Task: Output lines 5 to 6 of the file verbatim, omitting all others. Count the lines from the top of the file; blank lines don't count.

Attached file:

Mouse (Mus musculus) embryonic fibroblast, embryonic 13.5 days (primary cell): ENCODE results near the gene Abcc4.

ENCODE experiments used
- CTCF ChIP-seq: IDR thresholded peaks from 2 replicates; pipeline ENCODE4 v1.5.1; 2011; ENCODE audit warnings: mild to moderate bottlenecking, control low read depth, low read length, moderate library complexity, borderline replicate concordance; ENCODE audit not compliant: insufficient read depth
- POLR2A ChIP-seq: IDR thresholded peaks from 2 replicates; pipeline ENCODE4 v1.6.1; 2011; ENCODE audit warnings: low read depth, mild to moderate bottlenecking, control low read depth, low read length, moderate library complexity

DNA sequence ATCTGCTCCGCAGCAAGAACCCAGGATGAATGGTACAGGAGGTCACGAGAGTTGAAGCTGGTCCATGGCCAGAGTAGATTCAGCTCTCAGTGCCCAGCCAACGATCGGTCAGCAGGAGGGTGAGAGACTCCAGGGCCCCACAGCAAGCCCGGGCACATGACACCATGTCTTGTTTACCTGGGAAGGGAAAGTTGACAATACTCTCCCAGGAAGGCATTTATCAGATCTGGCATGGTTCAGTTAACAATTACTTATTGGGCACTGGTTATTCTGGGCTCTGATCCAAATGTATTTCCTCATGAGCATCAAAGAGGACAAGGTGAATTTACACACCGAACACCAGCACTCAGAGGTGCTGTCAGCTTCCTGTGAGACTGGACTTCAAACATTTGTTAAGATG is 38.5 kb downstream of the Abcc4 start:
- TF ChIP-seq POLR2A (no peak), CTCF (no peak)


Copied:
DNA sequence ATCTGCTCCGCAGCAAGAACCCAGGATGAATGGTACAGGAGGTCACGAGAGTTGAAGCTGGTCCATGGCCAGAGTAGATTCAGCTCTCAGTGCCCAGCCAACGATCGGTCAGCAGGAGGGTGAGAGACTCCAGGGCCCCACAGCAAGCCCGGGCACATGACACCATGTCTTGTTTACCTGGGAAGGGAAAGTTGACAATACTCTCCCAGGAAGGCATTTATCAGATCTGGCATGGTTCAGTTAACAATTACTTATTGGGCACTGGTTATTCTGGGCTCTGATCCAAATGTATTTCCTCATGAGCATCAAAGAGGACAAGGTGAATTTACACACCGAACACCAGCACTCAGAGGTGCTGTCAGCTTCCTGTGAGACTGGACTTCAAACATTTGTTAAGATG is 38.5 kb downstream of the Abcc4 start:
- TF ChIP-seq POLR2A (no peak), CTCF (no peak)